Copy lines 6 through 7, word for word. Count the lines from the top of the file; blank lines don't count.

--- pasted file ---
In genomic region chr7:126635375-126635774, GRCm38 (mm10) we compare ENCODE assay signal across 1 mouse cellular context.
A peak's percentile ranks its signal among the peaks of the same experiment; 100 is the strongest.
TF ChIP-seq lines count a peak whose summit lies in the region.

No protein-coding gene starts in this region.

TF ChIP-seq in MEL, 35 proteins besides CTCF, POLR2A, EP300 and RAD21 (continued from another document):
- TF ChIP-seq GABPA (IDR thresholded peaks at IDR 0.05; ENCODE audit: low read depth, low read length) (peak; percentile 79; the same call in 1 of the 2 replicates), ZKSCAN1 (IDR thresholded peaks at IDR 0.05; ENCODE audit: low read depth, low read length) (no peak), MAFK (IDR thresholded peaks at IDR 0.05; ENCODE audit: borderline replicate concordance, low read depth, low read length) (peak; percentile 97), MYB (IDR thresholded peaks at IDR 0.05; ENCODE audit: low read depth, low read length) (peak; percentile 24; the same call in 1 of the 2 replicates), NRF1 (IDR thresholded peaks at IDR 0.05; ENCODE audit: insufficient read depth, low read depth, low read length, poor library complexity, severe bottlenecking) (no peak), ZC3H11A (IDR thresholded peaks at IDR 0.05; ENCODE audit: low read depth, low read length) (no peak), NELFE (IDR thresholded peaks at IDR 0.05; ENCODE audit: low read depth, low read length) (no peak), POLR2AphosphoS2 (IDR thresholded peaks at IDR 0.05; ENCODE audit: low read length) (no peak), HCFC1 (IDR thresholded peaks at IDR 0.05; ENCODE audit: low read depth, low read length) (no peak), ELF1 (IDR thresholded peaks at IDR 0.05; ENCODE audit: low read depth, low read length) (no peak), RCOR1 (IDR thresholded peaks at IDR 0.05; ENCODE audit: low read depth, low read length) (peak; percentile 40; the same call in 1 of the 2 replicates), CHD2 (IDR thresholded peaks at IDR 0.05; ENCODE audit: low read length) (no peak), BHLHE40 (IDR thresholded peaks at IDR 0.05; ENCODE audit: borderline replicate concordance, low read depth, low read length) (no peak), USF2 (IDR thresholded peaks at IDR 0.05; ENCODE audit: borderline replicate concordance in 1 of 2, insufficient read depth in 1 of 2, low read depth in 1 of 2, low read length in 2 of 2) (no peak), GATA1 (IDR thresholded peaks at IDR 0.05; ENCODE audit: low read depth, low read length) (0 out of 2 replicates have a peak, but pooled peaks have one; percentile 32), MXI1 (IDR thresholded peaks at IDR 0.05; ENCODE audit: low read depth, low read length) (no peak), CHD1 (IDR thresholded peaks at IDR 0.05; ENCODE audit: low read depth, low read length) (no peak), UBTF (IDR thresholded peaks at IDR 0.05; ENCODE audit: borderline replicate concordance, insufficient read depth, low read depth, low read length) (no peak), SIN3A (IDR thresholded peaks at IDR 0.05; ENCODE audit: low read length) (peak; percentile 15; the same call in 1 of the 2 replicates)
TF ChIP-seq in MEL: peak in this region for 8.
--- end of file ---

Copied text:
- TF ChIP-seq GABPA (IDR thresholded peaks at IDR 0.05; ENCODE audit: low read depth, low read length) (peak; percentile 79; the same call in 1 of the 2 replicates), ZKSCAN1 (IDR thresholded peaks at IDR 0.05; ENCODE audit: low read depth, low read length) (no peak), MAFK (IDR thresholded peaks at IDR 0.05; ENCODE audit: borderline replicate concordance, low read depth, low read length) (peak; percentile 97), MYB (IDR thresholded peaks at IDR 0.05; ENCODE audit: low read depth, low read length) (peak; percentile 24; the same call in 1 of the 2 replicates), NRF1 (IDR thresholded peaks at IDR 0.05; ENCODE audit: insufficient read depth, low read depth, low read length, poor library complexity, severe bottlenecking) (no peak), ZC3H11A (IDR thresholded peaks at IDR 0.05; ENCODE audit: low read depth, low read length) (no peak), NELFE (IDR thresholded peaks at IDR 0.05; ENCODE audit: low read depth, low read length) (no peak), POLR2AphosphoS2 (IDR thresholded peaks at IDR 0.05; ENCODE audit: low read length) (no peak), HCFC1 (IDR thresholded peaks at IDR 0.05; ENCODE audit: low read depth, low read length) (no peak), ELF1 (IDR thresholded peaks at IDR 0.05; ENCODE audit: low read depth, low read length) (no peak), RCOR1 (IDR thresholded peaks at IDR 0.05; ENCODE audit: low read depth, low read length) (peak; percentile 40; the same call in 1 of the 2 replicates), CHD2 (IDR thresholded peaks at IDR 0.05; ENCODE audit: low read length) (no peak), BHLHE40 (IDR thresholded peaks at IDR 0.05; ENCODE audit: borderline replicate concordance, low read depth, low read length) (no peak), USF2 (IDR thresholded peaks at IDR 0.05; ENCODE audit: borderline replicate concordance in 1 of 2, insufficient read depth in 1 of 2, low read depth in 1 of 2, low read length in 2 of 2) (no peak), GATA1 (IDR thresholded peaks at IDR 0.05; ENCODE audit: low read depth, low read length) (0 out of 2 replicates have a peak, but pooled peaks have one; percentile 32), MXI1 (IDR thresholded peaks at IDR 0.05; ENCODE audit: low read depth, low read length) (no peak), CHD1 (IDR thresholded peaks at IDR 0.05; ENCODE audit: low read depth, low read length) (no peak), UBTF (IDR thresholded peaks at IDR 0.05; ENCODE audit: borderline replicate concordance, insufficient read depth, low read depth, low read length) (no peak), SIN3A (IDR thresholded peaks at IDR 0.05; ENCODE audit: low read length) (peak; percentile 15; the same call in 1 of the 2 replicates)
TF ChIP-seq in MEL: peak in this region for 8.